Over the past several decades, meditation has moved in the public mind from a misunderstood New Age practice to a valid experience with notable health benefits. Meditation is now widely touted by the medical profession as an effective way to reduce pain and stress, alleviate anxiety and depression and improve the outcomes of rehab for injury, illness and addiction.

Meditation practiced in an addiction rehab setting can have a major impact on successful recovery. A 2011 study by researchers at MIT and Harvard found that just eight weeks of daily meditation helps people control their alpha brain wave function, which reduces stress and improves how they’re affected by external events.1

According to a study published in JAMA Internal Medicine, mindfulness meditation helps reduce anxiety and depression, which commonly co-occur with addiction.2 The National Center for Complementary and Integrative Health cites brain-imaging research showing that meditation actually changes the physical structures of the brain related to memory, learning and emotion.3

During our first year here at Roots Through Recovery, meditation and other mindfulness practices have been an important part of many clients’ rehab plans.

The Benefits of Meditation in Rehab

When you think of meditating, you may imagine sitting cross-legged on a pillow trying to clear your mind of all thought. But as Harvard-trained neuroscientist Richard Davidson told The New York Times, “In Buddhist tradition, ‘meditation’ is a word that is equivalent to a word like ‘sports’ in the U.S. It’s a family of activities, not a single thing.”4 There are many different types of meditation that produce different results.

Lauren Emmel, a masters-level clinician with a degree in clinical psychology, guides Vipassana mindful meditation groups at Roots Through Recovery. Vipassana, which originated in India more than 2,500 years ago, translates to “see things as they really are.” The practice of Vipassana is a path to self-transformation through self-observation and mindfulness.

“In addiction recovery, it is imperative to address the underlying causes of our addiction in order to become conscious of our feelings, learn to tolerate them and practice adaptive coping skills,” Emmel says. We do this by identifying the emotional states—fear, anger, loneliness, depression—that lead us to abuse drugs or alcohol.

“Oftentimes, we become attached to these feeling states and associated thought patterns leading to relapse, thus creating a cycle that won’t end.” Mindfulness and mindfulness meditation, Emmel says, help us break that cycle by learning how to observe the present moment and tolerate discomfort.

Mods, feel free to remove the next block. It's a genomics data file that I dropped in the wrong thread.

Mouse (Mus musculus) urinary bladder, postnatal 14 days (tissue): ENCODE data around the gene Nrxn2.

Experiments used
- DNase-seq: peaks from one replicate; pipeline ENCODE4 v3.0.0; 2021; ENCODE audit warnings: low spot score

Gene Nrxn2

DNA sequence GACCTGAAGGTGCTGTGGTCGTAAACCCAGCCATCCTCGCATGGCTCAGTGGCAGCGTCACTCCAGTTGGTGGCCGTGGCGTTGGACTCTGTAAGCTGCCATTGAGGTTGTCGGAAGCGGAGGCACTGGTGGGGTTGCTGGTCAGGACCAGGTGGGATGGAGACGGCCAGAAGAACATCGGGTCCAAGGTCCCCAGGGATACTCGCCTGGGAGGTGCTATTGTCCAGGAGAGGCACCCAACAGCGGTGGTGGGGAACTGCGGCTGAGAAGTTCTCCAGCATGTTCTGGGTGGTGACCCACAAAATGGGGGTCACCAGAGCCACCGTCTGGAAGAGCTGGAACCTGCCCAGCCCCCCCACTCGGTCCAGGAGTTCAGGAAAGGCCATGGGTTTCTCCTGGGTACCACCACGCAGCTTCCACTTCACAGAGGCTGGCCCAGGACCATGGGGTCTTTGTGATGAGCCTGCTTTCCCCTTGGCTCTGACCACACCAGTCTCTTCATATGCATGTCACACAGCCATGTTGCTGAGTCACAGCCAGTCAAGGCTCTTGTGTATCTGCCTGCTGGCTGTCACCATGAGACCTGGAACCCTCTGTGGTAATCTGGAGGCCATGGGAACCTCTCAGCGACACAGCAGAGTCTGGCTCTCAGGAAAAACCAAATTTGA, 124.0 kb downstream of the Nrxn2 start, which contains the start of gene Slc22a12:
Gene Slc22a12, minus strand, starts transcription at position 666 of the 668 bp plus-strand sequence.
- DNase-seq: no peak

How Vipassana Works

Vipassana is offered in a 10-day course during rehab at Roots Through Recovery. Participants first develop some mastery over their mind by focusing their attention on the present moment and the simple experience of the breath entering and leaving the body.

After a few days of this, the mind is quieter, the ability to focus is deeper and the practice of Vipassana itself begins. This involves observing the physical sensations of the body, understanding where they’re coming from and learning to withhold judgment—to not react to the sensations. This develops mindfulness and the ability to stay calm and composed during difficult situations. The last phase of the course is learning the meditation of loving kindness to all, including oneself.

Meditation’s Healing Effects

Emmel has seen firsthand the widespread positive impact of meditation on Roots clients, including increased self-esteem, release of toxic shame, decreased anxiety, trauma resiliency and self-forgiveness. She says that a daily meditation practice prepares us for our day-to-day lives and helps us navigate heightened emotions and cravings for drugs or alcohol.

“We learn to notice our feelings, body sensations and thoughts as impermanent states and implement healthy coping skills,” Emmel says. “We start to slowly release judgment of our feelings or thoughts and develop a new relationship with our humanness.”

Roots Through Recovery will be celebrating their one-year anniversary on February 6, and Emmel will be leading a guided meditation session as part of the festivities. The day’s events also include a healing drumming circle led by David Hickman, a somatic experiencing session led by Larry Kessler and a presentation on opioid addiction by Todd “Z-Man” Zalkins. Zalkins’ recently released film “The Long Way Back” covers his own journey through addiction and into recovery.


References:

  1. http://news.mit.edu/2011/meditation-0505
  2. http://archinte.jamanetwork.com/article.aspx?articleid=1809754
  3. https://nccih.nih.gov/research/results/spotlight/012311.htm
  4. http://www.nytimes.com/2003/09/14/magazine/is-buddhism-good-for-your-health.html